- There are concerns about bringing those Wednesday dramas back after such a long hiatus. "I think sometimes when we're really passionate about things, we try to convince ourselves that there's a real audience for them," he said. Then he brought up the prototypical "back from the dead show" from recent times. "I applaud CBS for Jericho. There was a huge groundswell. But groundswell and success don't necessarily match up." His goal is to make sure the core audience stays while attracting new ones. He specifically mentioned that Eli Stone will do a reset of sorts at the beginning of its second season in hopes of bringing in new viewers.
- The great thing about the producers of Lost knowing that there's an endpoint is that "they didn't have to fill some undetermined middle of the show." While the strike compressed some plot lines and pushed others to the next season, McPherson still feels like Lindelof and Cuse are on track to do what they set out to do with their remaining seasons.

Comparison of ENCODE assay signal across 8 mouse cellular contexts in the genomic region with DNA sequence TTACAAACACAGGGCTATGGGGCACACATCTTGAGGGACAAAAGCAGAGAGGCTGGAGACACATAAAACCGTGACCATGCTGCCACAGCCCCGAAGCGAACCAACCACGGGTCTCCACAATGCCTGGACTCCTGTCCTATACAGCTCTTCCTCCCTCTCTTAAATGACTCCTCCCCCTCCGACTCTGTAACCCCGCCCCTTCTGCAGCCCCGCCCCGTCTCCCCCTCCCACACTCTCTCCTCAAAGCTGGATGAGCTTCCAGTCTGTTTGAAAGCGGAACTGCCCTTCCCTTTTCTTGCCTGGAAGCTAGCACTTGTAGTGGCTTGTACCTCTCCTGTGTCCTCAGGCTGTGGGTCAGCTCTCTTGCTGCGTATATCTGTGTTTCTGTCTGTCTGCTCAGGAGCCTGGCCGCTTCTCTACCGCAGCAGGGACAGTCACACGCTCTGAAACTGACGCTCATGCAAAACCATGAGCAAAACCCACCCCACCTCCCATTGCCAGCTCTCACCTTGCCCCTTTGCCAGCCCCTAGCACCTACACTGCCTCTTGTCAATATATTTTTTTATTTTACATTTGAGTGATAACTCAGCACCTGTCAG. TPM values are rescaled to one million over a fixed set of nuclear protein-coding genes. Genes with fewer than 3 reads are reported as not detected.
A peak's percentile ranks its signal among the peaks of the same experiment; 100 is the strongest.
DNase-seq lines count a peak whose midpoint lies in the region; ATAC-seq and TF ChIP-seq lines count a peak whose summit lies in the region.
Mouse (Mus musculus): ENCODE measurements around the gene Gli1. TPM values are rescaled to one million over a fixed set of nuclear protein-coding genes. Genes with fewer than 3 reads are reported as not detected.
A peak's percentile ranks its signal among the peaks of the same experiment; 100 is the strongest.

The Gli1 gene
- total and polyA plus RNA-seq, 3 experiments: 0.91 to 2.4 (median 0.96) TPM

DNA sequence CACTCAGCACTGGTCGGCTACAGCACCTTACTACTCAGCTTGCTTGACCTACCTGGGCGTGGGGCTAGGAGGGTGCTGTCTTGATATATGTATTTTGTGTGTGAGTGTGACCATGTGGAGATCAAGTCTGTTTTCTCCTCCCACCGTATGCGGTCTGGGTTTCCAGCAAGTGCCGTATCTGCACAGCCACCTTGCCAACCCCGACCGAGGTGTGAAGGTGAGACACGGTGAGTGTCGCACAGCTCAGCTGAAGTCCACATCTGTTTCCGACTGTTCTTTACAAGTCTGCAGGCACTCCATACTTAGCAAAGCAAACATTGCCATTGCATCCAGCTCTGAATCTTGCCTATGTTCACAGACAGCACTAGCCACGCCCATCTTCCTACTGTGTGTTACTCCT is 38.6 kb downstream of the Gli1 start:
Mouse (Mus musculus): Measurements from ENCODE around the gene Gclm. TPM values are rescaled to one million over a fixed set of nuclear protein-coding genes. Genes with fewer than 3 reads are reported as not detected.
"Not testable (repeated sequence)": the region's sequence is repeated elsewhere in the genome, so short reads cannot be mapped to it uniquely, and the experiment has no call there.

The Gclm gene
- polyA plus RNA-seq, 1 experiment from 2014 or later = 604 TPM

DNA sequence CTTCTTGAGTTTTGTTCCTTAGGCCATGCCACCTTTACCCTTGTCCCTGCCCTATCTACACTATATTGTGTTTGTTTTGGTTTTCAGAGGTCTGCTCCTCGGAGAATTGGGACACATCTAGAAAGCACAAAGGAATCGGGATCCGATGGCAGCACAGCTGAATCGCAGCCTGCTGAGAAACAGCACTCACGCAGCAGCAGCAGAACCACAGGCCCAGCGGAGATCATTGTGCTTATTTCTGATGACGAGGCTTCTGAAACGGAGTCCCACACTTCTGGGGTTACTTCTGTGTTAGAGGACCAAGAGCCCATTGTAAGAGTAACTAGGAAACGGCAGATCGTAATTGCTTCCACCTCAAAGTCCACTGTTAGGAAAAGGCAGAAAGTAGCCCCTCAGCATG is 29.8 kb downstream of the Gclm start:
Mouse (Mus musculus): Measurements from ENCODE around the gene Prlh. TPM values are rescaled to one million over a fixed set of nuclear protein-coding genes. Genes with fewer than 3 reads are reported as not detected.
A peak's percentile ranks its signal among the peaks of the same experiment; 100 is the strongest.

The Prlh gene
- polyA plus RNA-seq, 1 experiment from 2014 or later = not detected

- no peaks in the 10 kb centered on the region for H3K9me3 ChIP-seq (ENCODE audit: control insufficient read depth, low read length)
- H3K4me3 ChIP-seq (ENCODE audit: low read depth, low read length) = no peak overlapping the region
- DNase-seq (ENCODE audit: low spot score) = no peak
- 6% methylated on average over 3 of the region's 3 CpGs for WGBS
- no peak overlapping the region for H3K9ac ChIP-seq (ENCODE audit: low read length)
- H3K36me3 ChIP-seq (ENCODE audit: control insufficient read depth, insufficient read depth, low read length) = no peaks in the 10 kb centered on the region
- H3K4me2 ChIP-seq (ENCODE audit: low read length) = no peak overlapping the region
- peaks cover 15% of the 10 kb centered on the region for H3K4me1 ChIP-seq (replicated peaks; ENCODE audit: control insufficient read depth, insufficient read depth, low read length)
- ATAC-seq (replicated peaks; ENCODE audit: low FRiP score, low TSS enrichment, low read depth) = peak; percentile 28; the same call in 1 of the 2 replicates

- Why is this the final season for Boston Legal, and why is it so short? David E. Kelley wanted it that way, according to McPherson. "I really like being able to know when shows are going out. I think it's -- as big a decision as a Lost decision a couple years out, it's really good to know, as opposed to doing, you know, with Scrubs, is it on again? Is it going to not be on? Let's let these creators who have created unbelievably compelling characters and iconic pieces of television -- let's let them end it with dignity and integrity and, to me, compelling content. And we can market it as such."
After the press conference, McPherson, who's probably in better shape than 99.9% of the pasty masses that were attending (me included), walked very quickly out of the Beverly Hilton's International ballroom, with a stream of huffing and puffing reporters in tow. I joined midstream and was in the scrum that formed outside the ballroom, which is where he talked about Kimmel, among other things. More on that later.